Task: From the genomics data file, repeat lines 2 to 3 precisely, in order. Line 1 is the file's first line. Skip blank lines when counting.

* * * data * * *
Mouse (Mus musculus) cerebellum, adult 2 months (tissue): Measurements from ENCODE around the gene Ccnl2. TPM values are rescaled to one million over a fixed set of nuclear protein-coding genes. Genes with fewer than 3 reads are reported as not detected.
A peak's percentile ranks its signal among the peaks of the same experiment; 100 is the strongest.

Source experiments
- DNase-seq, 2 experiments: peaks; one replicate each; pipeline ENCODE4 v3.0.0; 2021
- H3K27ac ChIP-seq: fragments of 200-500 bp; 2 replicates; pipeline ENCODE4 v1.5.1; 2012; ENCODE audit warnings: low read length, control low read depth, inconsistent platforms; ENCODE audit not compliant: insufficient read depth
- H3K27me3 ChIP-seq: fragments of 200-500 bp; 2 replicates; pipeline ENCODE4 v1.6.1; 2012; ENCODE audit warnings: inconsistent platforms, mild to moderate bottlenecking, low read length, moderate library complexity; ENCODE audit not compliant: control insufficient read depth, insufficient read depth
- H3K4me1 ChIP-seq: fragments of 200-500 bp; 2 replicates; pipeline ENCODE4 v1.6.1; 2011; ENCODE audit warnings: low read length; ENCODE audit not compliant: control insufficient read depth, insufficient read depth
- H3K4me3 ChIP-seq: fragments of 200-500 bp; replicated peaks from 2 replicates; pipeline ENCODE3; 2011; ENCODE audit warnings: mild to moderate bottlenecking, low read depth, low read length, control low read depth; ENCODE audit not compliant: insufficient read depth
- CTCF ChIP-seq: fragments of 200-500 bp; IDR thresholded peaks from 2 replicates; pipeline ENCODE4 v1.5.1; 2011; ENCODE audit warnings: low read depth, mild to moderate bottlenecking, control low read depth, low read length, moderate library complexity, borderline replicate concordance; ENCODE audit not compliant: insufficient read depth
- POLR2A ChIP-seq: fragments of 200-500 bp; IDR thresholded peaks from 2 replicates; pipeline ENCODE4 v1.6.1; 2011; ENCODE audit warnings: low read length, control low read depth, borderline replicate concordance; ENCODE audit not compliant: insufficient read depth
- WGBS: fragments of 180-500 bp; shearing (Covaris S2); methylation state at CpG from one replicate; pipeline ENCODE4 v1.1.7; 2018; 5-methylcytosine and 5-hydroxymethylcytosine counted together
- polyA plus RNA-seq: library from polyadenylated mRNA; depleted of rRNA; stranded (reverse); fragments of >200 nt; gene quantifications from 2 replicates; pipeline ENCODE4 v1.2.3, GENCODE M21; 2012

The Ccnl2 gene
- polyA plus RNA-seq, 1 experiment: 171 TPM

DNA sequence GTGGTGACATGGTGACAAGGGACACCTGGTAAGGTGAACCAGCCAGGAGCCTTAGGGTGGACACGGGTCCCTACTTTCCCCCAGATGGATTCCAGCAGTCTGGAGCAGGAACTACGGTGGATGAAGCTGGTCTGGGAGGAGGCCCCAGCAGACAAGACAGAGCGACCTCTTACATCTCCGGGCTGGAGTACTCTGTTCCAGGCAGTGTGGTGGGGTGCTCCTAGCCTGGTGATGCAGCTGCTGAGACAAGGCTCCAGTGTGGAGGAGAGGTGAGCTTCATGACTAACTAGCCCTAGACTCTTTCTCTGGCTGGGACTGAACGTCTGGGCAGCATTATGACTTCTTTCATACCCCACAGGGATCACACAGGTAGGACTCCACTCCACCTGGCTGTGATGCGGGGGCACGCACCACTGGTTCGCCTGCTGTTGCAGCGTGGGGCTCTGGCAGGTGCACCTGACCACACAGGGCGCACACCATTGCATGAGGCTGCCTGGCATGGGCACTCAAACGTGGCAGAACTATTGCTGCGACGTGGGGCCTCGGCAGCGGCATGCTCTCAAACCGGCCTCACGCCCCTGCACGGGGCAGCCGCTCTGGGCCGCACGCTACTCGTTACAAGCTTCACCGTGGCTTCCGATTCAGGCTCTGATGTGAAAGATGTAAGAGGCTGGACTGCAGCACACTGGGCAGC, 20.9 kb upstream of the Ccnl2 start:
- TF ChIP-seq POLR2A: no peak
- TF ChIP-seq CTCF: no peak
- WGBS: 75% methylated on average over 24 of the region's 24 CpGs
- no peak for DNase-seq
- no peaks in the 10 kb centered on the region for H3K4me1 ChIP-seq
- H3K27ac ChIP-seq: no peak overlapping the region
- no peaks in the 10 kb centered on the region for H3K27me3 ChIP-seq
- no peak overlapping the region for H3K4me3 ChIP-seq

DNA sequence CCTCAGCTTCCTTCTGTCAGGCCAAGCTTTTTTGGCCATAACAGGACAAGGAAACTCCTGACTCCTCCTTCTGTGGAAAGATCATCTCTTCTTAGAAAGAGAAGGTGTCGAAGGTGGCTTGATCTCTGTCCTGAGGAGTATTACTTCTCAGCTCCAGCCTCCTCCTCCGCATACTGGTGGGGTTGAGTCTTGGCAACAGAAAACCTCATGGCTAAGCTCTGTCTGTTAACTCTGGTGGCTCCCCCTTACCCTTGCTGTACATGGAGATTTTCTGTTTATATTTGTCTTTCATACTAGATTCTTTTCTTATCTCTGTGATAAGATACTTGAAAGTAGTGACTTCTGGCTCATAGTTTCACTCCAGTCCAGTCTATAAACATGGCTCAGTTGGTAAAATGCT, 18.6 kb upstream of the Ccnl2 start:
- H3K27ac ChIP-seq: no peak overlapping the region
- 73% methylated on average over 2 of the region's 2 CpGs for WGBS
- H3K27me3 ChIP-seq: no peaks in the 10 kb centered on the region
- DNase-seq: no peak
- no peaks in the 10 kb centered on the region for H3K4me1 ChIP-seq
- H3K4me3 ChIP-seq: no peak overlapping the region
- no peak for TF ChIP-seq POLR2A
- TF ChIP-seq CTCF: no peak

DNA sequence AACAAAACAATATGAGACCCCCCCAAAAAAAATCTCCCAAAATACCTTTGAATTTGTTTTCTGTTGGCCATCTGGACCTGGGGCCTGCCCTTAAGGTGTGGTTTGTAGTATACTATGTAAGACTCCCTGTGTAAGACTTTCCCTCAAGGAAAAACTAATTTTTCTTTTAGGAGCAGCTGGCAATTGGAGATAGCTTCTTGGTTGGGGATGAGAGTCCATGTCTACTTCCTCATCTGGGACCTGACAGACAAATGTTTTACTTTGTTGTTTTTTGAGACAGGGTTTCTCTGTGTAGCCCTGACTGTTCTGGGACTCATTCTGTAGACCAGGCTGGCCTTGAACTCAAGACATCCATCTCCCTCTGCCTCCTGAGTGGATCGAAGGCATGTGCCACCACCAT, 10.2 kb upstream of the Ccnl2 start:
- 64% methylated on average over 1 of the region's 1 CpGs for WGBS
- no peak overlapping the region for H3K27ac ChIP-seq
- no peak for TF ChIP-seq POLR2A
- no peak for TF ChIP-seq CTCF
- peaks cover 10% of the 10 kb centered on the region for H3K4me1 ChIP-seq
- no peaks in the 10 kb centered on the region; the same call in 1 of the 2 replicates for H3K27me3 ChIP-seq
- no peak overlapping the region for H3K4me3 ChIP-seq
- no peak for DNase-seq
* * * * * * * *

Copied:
A peak's percentile ranks its signal among the peaks of the same experiment; 100 is the strongest.

Source experiments